Of or relating to one of three possible isomers of a benzene ring with two attached chemical groups, in which the carbon atoms with attached groups are separated by one unsubstituted carbon atom: meta-dibromobenzene.
ETYMOLOGY:
Greek, from meta, beside, after; see me-2 in Indo-European roots

Lately I've been particular intested in its use as a higher stage of development. When one backs off to look at infrastructure, for example, you can often see why various things are as they are. What am I missing here? At a meta-level aree two different roots or usages involved? If not, how does meta refer both to mid and after?
pl
Perry Lassiter
Grand Panjandrum
 
Posts: 2544
Joined: Wed Jan 03, 2007 12:41 pm
Location: RUSTON, LA

Postby LukeJavan8 » Mon Jun 18, 2012 12:03 pm

metamorph (-ize)
-----please, draw me a sheep-----
User avatar
LukeJavan8
Grand Panjandrum
 
Posts: 3550
Joined: Fri Oct 09, 2009 6:16 pm
Location: Land of the Flat Water

Postby Slava » Mon Jun 18, 2012 2:49 pm

Perry Lassiter wrote:Got a problem here. My understanding of "meta" has long been that it meant after as in metaphysics (the treatice in Aristotle afther the one on physics).

The website etymonline has a nice explanation for this:

meta-
prefix meaning 1. "after, behind," 2. "changed, altered," 3. "higher, beyond," from Gk. meta (prep.) "in the midst of, in common with, by means of, in pursuit or quest of," from PIE *me- "in the middle" (cf. Goth. miþ, O.E. mið "with, together with, among;" see mid). Notion of "changing places with" probably led to senses "change of place, order, or nature," which was a principal meaning of the Gk. word when used as a prefix (but also denoting "community, participation; in common with; pursuing"). Third sense, "higher than, transcending, overarching, dealing with the most fundamental matters of," is due to misinterpretation of metaphysics as "science of that which transcends the physical." This has led to a prodigious erroneous extension in modern usage, with meta- affixed to the names of other sciences and disciplines, especially in the academic jargon of literary criticism, which affixes it to just about anything that moves and much that doesn't.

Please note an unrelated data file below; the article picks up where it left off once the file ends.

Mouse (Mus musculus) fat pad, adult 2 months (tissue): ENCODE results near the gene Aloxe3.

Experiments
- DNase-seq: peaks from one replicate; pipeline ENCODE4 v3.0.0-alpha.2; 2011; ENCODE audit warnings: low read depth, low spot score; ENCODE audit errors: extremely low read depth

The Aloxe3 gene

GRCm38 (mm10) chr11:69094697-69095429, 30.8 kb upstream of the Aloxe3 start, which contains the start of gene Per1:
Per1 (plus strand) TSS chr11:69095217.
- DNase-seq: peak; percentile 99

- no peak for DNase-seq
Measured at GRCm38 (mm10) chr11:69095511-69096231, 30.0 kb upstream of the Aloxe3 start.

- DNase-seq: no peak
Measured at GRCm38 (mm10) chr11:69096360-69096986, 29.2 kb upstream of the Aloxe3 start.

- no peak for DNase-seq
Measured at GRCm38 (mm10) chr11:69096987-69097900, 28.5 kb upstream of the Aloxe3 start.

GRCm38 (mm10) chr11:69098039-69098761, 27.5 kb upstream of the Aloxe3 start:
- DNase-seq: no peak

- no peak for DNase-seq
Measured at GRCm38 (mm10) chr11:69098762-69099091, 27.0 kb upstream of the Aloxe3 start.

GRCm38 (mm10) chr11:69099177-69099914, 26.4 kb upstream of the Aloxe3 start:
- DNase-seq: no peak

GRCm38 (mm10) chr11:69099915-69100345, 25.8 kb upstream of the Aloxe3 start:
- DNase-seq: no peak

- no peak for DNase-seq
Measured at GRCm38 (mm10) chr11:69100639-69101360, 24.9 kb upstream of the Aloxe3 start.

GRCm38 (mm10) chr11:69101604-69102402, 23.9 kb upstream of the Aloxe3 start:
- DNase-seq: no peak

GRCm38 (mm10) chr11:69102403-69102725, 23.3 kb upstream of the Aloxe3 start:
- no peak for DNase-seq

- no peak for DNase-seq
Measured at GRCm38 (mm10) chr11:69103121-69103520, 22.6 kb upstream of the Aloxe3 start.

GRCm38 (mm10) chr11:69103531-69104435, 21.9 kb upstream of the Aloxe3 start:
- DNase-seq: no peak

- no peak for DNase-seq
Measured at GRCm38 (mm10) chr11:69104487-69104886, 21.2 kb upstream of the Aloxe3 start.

I hope this helps.
Life is like playing chess with chessmen who each have thoughts and feelings and motives of their own.
User avatar
Slava
Grand Panjandrum
 
Posts: 4840
Joined: Thu Sep 28, 2006 9:31 am
Location: Finger Lakes, NY

Postby Perry Lassiter » Mon Jun 18, 2012 3:32 pm

Thanks, slava, does clear things up considerably, but it also seems to say meta can mean whatever you want it to mean: fore, aft, above!
pl
Perry Lassiter
Grand Panjandrum
 
Posts: 2544
Joined: Wed Jan 03, 2007 12:41 pm
Location: RUSTON, LA

Postby Slava » Mon Jun 18, 2012 3:44 pm

Perry Lassiter wrote:Thanks, slava, does clear things up considerably, but it also seems to say meta can mean whatever you want it to mean: fore, aft, above!

That's one of the problems with translation. In original context it is often clear, but there is no one word in English to match them all.
Life is like playing chess with chessmen who each have thoughts and feelings and motives of their own.
User avatar
Slava
Grand Panjandrum
 
Posts: 4840
Joined: Thu Sep 28, 2006 9:31 am
Location: Finger Lakes, NY

Postby LukeJavan8 » Mon Jun 18, 2012 7:56 pm

The Teen Titans comic series is dealing with
'meta-human' beings at this point in the series.
"Altered, above," they all seem to fit well with the
comic.
-----please, draw me a sheep-----
User avatar
LukeJavan8
Grand Panjandrum
 
Posts: 3550
Joined: Fri Oct 09, 2009 6:16 pm
Location: Land of the Flat Water